The Roundup: July 4 – 10

In one week’s time, Robert Mueller will testify before the House Judiciary and Intelligence Committees.

This is an important moment and couldn’t come at a better time. The majority of Americans, including numerous members of Congress, haven’t read the Mueller report or fully understand what it contains.

And Trump and his allies are determined to keep it that way. Attorney General Barr and the Justice Department are scrambling to discourage Mueller as well as some of his former team members from testifying. This is more obstructionist behavior, plain and simple. Barr gave a misleading summary of the report before its release and is continuing to cover up the facts.

The fact is that the Mueller report details an enormous amount of criminal activity. Trump’s team had more than 100 secret meetings and communications with Russia and Kremlin-linked individuals, then lied to investigators to cover it up. Mueller stated in his report that we will never know the full extent of their contacts because Trump’s team also destroyed evidence. Then, Trump personally sought to obstruct or interfere with the investigation at least 10 times, including ordering his White House counsel to lie and helping his son conceal a secret meeting with Russian operatives at their campaign headquarters.

If any other person committed these crimes, they would be headed to prison. And a few people are already on their way. Based on the evidence he found, Mueller obtained 37 criminal indictments and secured guilty pleas or convictions from seven people, including Trump’s national security adviser, personal lawyer, and campaign chairman.

Every American deserves to know the details of the Mueller report. This nationally televised hearing is an invaluable way to get the facts of the investigation out to the public. It will provide the necessary platform for the former special counsel to explain, in his own words, the evidence that he found and to cut through the noise of “no obstruction, no collusion.”

Don’t miss Mueller testifying on Wednesday, July 17. Catch up on the story so far:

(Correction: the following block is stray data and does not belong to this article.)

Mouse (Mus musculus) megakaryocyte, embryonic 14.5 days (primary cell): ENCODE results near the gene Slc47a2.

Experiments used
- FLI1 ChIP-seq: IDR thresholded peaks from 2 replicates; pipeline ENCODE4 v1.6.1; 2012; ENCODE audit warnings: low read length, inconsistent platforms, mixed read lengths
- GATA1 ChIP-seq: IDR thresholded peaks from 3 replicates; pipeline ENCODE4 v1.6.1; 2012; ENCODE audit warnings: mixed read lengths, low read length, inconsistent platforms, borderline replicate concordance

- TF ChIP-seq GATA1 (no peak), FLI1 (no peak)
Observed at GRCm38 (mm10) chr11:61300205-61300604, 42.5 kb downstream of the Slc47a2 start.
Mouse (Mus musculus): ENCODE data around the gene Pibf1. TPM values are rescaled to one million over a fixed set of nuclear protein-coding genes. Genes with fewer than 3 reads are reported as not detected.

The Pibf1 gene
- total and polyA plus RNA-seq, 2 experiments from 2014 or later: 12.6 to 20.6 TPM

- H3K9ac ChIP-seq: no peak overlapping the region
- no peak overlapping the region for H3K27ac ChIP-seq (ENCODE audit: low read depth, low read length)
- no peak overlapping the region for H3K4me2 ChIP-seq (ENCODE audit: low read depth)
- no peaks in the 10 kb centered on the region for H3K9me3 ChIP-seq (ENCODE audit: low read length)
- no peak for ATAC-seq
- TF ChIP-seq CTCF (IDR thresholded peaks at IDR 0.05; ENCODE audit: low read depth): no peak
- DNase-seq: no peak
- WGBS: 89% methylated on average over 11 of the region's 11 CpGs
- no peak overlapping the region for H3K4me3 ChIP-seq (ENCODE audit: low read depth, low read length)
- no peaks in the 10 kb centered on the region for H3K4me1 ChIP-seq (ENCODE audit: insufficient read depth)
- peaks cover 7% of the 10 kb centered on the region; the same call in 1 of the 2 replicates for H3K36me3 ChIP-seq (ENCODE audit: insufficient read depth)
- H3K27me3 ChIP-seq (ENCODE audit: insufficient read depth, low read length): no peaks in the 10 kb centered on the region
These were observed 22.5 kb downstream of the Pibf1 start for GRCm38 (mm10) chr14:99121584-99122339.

The New York Times: Justice Dept. Tells Mueller Deputies Not to Testify, Scrambling an Agreement
The Justice Department told the House Intelligence and Judiciary Committees last week that it was opposed to the testimony and had communicated its view to the two former members of Mueller’s team, Aaron Zebley and James L. Quarles III, instructing both men not to appear. It is unclear what effect the Justice Department’s intervention will have, but it raises the prospect that a deal lawmakers thought they had struck last month for testimony from Mueller and the two prosecutors could still unravel.

Bloomberg: Schiff Says Barr’s Trying to Discourage Mueller From Testifying
A top House Democrat accused Attorney General Barr of trying to “discourage” Mueller from testifying to Congress next week, or otherwise cooperating. “He is nothing if not transparent. And he is transparently [Trump’s] agent and doing [Trump’s] bidding — which is trying to discourage Mueller from cooperating,” Intelligence Committee Chairman Adam Schiff told reporters.

The Washington Post: Attorney General Barr would rather not have Mueller explaining what his report actually says
Televised hearings have power and reach that’s missing from static news conferences or lengthy reports. One point of asking Mueller to testify is to amplify his work so that more people are familiar with it. Barr is opposed to this because it undermines his efforts to protect Trump from the report’s damaging conclusions, including 37 indictments, seven guilty pleas or convictions, and 10 instances of possible obstruction of justice.

Politico: House Dems set to subpoena Jared Kushner, Jeff Sessions and 10 other Mueller witnesses
The House Judiciary Committee will vote on Thursday to authorize subpoenas for 12 of Mueller’s witnesses — including Trump’s son-in-law Jared Kushner, former Attorney General Jeff Sessions, his former deputy Rod Rosenstein, former national security adviser Michael Flynn, former chief of staff John Kelly, and former Trump campaign manager Corey Lewandowski.

The Hill: Here are the key figures subpoenaed by Democrats in Trump probes
Here are the key individuals, entities and documents subpoenaed by House committees as part of their multi-pronged investigations into Trump, his administration, and his businesses.

Talking Points Memo: WH Blocked Key Mueller Witness From Testifying More Than 200 Times
Annie Donaldson, the former chief of staff to White House counsel Don McGahn and a crucial witness in Mueller’s investigation, was blocked from replying to questions from a House panel more than 200 times because of White House objections.

Politico: Schiff: Gates, Flynn negotiating with committee about testifying, won’t meet subpoena deadline
Former Trump campaign deputy chairman Rick Gates — one of Mueller’s crucial cooperators — is sharing documents with the House Intel Committee, and the panel is talking to lawyer for former national security adviser Michael Flynn to set up testimony. The Committee had subpoenaed both Gates and Flynn to provide documents and appear for testimony by Wednesday, but Chairman Schiff acknowledged that neither man would meet that deadline.

AP News: Federal grand jury probing GOP fundraiser Elliott Broidy
A federal grand jury in New York is investigating top Republican fundraiser Elliott Broidy, examining whether he used his position as vice chair of Trump’s inaugural committee to drum up business deals with foreign leaders.


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